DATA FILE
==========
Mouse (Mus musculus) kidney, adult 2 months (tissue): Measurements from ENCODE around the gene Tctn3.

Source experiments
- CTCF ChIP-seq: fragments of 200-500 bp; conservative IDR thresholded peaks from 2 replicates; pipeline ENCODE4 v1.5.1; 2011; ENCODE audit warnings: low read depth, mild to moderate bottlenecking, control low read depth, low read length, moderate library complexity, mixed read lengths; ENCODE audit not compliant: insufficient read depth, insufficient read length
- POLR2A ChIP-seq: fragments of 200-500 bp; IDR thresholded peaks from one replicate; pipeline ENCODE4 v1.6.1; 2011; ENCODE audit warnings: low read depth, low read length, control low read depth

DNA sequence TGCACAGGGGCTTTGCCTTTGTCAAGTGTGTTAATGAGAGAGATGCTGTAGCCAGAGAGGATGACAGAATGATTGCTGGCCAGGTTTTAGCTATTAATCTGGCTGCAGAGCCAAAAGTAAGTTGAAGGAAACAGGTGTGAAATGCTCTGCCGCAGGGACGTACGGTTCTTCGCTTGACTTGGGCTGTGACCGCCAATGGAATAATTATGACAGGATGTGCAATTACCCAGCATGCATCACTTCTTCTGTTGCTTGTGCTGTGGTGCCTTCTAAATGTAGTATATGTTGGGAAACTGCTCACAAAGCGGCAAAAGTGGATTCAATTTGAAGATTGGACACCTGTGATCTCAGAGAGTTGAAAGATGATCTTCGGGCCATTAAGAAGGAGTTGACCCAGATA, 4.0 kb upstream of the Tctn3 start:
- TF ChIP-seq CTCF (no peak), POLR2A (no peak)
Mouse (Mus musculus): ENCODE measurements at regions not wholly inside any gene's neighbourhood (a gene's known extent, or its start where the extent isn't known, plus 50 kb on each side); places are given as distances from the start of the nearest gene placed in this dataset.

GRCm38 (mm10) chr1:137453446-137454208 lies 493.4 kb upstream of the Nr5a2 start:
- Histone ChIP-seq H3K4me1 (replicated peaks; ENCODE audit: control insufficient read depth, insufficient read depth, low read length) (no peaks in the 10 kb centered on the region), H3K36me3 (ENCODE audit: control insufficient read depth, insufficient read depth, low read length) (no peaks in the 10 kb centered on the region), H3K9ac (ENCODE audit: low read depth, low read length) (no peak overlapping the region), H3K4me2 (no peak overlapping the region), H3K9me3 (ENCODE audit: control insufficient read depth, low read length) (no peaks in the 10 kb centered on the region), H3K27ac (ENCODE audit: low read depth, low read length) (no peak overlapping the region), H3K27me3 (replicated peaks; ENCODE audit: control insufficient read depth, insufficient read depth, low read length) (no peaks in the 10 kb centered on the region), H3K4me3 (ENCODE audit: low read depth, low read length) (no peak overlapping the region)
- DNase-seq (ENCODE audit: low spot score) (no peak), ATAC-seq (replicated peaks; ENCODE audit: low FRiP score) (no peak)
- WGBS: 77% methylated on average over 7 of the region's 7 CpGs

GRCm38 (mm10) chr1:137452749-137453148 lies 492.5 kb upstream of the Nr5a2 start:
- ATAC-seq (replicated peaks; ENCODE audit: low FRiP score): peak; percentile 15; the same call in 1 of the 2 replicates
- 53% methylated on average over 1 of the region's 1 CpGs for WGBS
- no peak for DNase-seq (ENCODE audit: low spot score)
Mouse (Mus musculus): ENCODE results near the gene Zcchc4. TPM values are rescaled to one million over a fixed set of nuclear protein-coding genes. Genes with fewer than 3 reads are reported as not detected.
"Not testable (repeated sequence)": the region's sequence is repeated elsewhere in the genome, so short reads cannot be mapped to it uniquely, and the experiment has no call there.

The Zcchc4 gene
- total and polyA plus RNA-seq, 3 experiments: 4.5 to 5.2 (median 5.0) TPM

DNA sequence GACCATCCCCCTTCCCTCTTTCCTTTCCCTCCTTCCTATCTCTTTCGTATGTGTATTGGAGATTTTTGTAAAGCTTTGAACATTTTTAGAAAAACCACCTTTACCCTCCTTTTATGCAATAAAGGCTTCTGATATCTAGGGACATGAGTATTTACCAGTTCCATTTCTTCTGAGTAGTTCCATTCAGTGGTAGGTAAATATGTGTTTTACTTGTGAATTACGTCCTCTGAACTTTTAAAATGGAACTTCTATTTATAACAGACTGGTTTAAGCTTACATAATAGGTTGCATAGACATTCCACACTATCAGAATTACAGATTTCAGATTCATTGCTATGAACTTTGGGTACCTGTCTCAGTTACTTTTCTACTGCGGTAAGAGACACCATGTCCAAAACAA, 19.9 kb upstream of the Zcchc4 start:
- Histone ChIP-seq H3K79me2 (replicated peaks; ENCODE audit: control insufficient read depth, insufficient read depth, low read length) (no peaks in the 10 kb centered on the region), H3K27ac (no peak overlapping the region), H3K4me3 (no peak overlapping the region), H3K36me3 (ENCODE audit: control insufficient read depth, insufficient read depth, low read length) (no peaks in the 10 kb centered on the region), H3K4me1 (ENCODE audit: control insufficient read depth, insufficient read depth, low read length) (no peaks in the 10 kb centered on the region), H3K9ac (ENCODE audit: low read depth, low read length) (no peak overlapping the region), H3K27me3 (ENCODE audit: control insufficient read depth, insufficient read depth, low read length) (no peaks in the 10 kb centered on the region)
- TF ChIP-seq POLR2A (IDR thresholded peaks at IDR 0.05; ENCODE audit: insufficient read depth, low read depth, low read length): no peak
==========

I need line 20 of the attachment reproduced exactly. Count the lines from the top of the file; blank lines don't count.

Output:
DNA sequence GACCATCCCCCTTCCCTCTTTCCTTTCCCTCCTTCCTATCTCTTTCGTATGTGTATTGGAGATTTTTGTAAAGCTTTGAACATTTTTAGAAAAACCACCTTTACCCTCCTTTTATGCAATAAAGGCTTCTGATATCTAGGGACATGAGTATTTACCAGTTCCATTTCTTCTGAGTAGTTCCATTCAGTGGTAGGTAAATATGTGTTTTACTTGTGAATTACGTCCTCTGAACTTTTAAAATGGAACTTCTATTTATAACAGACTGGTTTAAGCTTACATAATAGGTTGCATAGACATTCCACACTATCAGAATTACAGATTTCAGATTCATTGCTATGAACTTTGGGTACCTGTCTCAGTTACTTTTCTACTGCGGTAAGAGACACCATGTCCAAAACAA, 19.9 kb upstream of the Zcchc4 start: